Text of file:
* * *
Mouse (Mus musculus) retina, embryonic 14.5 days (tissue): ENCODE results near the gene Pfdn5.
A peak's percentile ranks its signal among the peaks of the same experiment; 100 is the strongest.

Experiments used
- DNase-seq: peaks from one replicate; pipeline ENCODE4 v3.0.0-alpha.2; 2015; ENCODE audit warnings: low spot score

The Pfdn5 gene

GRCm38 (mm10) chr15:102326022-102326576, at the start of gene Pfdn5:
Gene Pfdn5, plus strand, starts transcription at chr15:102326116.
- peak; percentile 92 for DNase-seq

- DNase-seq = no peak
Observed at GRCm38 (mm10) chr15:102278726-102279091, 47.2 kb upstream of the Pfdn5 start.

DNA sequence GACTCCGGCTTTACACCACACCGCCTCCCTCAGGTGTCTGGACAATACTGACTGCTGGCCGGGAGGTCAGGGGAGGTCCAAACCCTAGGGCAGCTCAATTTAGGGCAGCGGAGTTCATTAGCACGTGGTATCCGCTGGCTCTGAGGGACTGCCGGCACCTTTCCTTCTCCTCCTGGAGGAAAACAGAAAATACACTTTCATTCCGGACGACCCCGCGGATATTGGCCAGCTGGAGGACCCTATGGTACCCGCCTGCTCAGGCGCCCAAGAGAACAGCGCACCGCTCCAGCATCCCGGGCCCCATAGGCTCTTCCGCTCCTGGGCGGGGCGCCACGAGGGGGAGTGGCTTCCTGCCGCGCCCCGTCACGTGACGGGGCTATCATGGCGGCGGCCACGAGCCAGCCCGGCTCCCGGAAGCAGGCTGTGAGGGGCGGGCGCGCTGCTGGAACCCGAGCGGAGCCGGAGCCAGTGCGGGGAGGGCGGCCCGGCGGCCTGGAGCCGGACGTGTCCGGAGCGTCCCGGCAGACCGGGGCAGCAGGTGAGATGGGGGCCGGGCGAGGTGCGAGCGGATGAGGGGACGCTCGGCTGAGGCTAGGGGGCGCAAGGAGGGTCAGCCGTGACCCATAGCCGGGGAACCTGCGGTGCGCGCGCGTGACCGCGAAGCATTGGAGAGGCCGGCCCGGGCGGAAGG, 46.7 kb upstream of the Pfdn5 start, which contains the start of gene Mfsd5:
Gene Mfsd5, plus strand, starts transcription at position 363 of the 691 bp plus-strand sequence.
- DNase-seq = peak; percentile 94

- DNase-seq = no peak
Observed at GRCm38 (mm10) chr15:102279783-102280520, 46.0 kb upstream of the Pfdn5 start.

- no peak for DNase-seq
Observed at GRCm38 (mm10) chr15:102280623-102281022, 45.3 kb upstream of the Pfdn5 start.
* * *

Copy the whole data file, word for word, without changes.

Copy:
Mouse (Mus musculus) retina, embryonic 14.5 days (tissue): ENCODE results near the gene Pfdn5.
A peak's percentile ranks its signal among the peaks of the same experiment; 100 is the strongest.

Experiments used
- DNase-seq: peaks from one replicate; pipeline ENCODE4 v3.0.0-alpha.2; 2015; ENCODE audit warnings: low spot score

The Pfdn5 gene

GRCm38 (mm10) chr15:102326022-102326576, at the start of gene Pfdn5:
Gene Pfdn5, plus strand, starts transcription at chr15:102326116.
- peak; percentile 92 for DNase-seq

- DNase-seq = no peak
Observed at GRCm38 (mm10) chr15:102278726-102279091, 47.2 kb upstream of the Pfdn5 start.

DNA sequence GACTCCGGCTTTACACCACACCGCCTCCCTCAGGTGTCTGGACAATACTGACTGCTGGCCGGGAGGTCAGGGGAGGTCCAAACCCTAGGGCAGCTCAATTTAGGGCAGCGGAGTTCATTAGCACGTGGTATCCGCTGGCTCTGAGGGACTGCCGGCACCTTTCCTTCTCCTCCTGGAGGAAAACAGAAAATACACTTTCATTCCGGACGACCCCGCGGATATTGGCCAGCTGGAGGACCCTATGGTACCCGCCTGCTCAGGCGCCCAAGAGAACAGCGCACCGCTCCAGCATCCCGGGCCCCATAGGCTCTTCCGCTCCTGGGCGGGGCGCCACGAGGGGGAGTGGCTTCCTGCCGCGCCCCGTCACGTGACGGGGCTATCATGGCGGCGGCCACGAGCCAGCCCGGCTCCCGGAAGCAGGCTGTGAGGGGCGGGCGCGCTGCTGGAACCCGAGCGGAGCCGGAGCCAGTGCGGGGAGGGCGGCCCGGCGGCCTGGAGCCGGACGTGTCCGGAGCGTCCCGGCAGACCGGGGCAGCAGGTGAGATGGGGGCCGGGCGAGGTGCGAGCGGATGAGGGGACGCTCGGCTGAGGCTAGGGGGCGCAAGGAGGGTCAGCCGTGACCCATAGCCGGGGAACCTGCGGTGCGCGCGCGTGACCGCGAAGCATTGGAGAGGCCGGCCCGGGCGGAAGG, 46.7 kb upstream of the Pfdn5 start, which contains the start of gene Mfsd5:
Gene Mfsd5, plus strand, starts transcription at position 363 of the 691 bp plus-strand sequence.
- DNase-seq = peak; percentile 94

- DNase-seq = no peak
Observed at GRCm38 (mm10) chr15:102279783-102280520, 46.0 kb upstream of the Pfdn5 start.

- no peak for DNase-seq
Observed at GRCm38 (mm10) chr15:102280623-102281022, 45.3 kb upstream of the Pfdn5 start.